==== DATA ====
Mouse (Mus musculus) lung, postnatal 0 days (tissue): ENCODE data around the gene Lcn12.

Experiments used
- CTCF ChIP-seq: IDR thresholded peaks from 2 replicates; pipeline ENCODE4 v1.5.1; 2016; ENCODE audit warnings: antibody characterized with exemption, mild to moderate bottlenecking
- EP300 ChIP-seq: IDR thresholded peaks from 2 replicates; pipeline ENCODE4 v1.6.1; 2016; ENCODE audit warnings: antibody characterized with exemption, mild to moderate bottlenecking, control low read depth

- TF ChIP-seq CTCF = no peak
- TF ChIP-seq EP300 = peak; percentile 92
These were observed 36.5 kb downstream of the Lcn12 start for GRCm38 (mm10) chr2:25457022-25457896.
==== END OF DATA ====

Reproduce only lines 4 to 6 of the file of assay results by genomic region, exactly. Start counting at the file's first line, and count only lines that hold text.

- EP300 ChIP-seq: IDR thresholded peaks from 2 replicates; pipeline ENCODE4 v1.6.1; 2016; ENCODE audit warnings: antibody characterized with exemption, mild to moderate bottlenecking, control low read depth

- TF ChIP-seq CTCF = no peak
- TF ChIP-seq EP300 = peak; percentile 92